Tuesday, May 29, 2012

Laurel Valley Training Run For Western States 100

I love some Laurel Valley running!  It's hard to believe that this would be my 11th time taking on the 34 mile course.   This time would be with my soon to be Western States 100 pacer & bro-in-law Nick. 

We met up early at the gravel Whitewater Falls parking lot and drove over to begin our run at 7:00 AM.  The run began with a very comfortable cool mountain breeze which we enjoyed for the first 8 miles of mostly downhill single track.

I've learned that you may as well run the first 8-9 miles as fast as you like because the next 25 normally slap you around pretty good.

We hit the bench at Lake Jocassee in 3:04 which is about 15 minutes faster than I ever have before.  As we began the relentless climbs the valley begin to heat up.  It's amazing through this stretch of trail.  Not just the beauty, but the obvious temperature swings.  As you crest one mountain you feel a 10 degree cool down, then head back down into a valley and the heat quickly begins to smother you again.

Your mental ups & downs also begin to vary as much as the terrain.

This trail follows a painful pattern for the entire length.  You climb a very steep mountain, run atop a flat ridge for a short time, then head straight back down to water.  Water is always a welcome sight because you can get some fresh liquid and cool down, but then you find yourself starting the pattern all over again of climbing.

I was instantly shocked at how easy the 6 sets of stairs seemed to me at Heartbreak ridge.  I normally struggles up these at about 12 miles into the run, but going into this run 25 lbs. lighter made a huge difference.  I power hiked right up them and was surprised to see the top so easy & quickly.

We ran around the lake and I knew that another killer 2 mile climb was coming out of Canebrake.  Once again, I was surprised at how much better I was making my way up the steep hills.  I felt almost like I was cheating in some way.

It was great to see the Laurel Valley race RD - Claude Sinclair through this stretch.  He was out on a weekend backpacking trip and we were able to help him purify some water and get some salt pills into his system.

We hit the halfway mark in pretty good spirits and started running into a few folks on the trail.  We were both surprised to actually see lots of people out near Horsepastuer River and around that area.

Nick and I took some time to take a dip in the river under the bridge and the water was perfect.  Just cold enough to take your breath away at first, but then it felt cool enough to stay in for the rest of the afternoon.  I reluctantly started getting out after I saw Nick getting ready to head back on the trail.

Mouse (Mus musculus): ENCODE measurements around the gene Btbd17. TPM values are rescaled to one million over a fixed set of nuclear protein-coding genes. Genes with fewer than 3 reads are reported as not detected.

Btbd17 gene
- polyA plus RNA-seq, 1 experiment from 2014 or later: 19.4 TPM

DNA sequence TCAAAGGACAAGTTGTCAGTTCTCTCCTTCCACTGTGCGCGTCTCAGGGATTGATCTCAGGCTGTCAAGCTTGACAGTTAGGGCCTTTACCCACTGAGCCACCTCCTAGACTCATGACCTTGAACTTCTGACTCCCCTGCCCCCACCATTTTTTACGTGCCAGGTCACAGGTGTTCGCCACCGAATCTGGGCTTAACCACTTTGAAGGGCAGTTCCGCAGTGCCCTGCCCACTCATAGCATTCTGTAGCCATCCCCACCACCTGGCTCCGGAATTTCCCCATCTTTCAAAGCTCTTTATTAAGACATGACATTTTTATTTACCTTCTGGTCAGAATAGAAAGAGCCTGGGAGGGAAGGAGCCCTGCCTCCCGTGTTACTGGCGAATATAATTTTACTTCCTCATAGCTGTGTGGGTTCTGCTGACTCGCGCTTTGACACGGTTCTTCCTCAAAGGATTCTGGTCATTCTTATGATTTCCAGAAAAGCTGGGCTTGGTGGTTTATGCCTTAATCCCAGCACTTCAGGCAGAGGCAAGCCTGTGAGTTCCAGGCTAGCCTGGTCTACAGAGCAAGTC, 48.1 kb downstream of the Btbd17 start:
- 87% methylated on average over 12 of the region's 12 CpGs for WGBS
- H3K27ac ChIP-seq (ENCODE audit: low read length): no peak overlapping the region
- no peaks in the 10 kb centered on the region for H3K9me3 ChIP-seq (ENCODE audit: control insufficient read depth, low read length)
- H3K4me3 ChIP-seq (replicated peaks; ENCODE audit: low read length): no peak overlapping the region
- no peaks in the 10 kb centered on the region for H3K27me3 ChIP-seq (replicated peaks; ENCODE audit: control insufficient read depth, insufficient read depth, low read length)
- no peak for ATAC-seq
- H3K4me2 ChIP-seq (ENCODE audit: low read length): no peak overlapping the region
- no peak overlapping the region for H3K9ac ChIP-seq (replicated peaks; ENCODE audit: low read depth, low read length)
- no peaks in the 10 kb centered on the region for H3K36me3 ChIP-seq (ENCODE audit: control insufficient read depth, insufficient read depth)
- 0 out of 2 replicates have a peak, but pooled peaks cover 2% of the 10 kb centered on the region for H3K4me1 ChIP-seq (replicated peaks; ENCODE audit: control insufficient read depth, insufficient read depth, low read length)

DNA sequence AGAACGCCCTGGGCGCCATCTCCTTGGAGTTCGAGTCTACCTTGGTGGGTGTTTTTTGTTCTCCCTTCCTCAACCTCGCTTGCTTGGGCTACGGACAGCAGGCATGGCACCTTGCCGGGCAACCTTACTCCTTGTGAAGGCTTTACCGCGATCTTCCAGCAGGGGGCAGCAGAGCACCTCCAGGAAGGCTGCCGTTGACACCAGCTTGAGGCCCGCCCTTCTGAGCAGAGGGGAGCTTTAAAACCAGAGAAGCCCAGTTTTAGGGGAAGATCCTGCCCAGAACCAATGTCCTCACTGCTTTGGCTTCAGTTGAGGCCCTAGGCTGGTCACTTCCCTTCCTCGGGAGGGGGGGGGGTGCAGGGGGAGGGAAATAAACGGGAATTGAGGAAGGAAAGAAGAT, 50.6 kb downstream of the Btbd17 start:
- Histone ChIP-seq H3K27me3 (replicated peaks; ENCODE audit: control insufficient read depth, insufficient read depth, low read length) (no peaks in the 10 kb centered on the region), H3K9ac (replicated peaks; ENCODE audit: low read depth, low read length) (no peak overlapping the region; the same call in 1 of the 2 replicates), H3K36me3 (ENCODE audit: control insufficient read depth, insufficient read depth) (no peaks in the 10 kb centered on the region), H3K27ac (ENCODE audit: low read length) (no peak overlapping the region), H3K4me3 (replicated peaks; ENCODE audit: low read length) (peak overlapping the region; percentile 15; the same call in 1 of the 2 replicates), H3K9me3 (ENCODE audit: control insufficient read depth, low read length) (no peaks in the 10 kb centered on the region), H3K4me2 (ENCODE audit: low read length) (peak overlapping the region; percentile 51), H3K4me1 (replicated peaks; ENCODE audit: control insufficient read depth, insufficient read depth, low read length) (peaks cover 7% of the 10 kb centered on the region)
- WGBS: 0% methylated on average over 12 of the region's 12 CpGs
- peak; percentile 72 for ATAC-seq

The next 10-11 miles from here to the finish are BRUTAL.  I would guess that you have about 8 miles of uphill and maybe 2-3 of downhill.  Many of the climbs/descents are so steep that you could actually do them on all fours.

We ran up on a man hiking with two dogs through Bear Creek.  One of the dogs begin to charge us and show his teeth.  Of course the man said that he was friendly, but I still jumped out of the trail and gave him room.  I think Nick was in the zone because he just kept trudging ahead.

After running about 35 miles during the week leading up to this run my legs were starting to feel some fatigue, but nothing like I normally experience.  We both kept attacking the trail, pushing ahead as best as we could.  Power climbing the steep ups and running everything else.

We made our way past Thompson River and it was great to finally hear Whitewater River roaring which meant we only had about 3 more miles to do.  With about 1200 foot of elevation to climb of course.

We held on and climbed out and finished in 10:35.  I still can't believe how fast we covered this course.  We shared a Steripen to treat all of our water for the entire run.   We stopped eight times to do this and it took us 10-15 minutes each time.  We also stopped to talk with Claude and some other hikers for about 30 minutes.  Add in our 15 minute swim break and I would say that we stalled on the trail for at least two hours.  The fastest I've ever ran this course was at last years race in 9:13.  Plus, neither of us were "racing", but just out covering the distance. 

This has me very encouraged about WS100 which is only about four weeks away!  I should be able to shed at least another 15 lbs. between now and then which should go a long way in helping me finish.

This was a terrific run and I'm very proud of Nick & I both for toughing it out and finishing strong.  This was his 3rd ultra finish.  His other two were Laurel Valley and a 30 mile night run with me down the Chattooga River.  I even had the pleasure of seeing him toss up a belly full of creek water on the drive back to get my car at the start.  That type of tenacity will be what I need to cross that finish line on June 24th in Auburn California.

Can't wait!


  1. kudos, kudos, kudos ~ nothing but fuzzies for ya ~ 25lbs lighter, fastest time, PLUS you took some time to enjoy it all. WS100? you got this!

  2. sweet! Congrats.... and Great Writeup as usual Sir Jason :)

  3. Jason, I enjoyed your write-up.

    Claude sinclair

  4. Great run. We haven't met yet, but look forward to doing so. I'll be watching to see how both you and Joel do at WS. Best of luck to you!

    David Yerden

  5. Nice. Good luck at WS, Jason.

  6. Awesome - glad to hear WS training is goign so well!

  7. Look out, Western States! It sounds like you are doing all the right things! I'm excited for you!

  8. Easier to climb the stairs after dropping 25 lbs? Who knew? :)

    You the man!! I'll be behind you at Chattooga.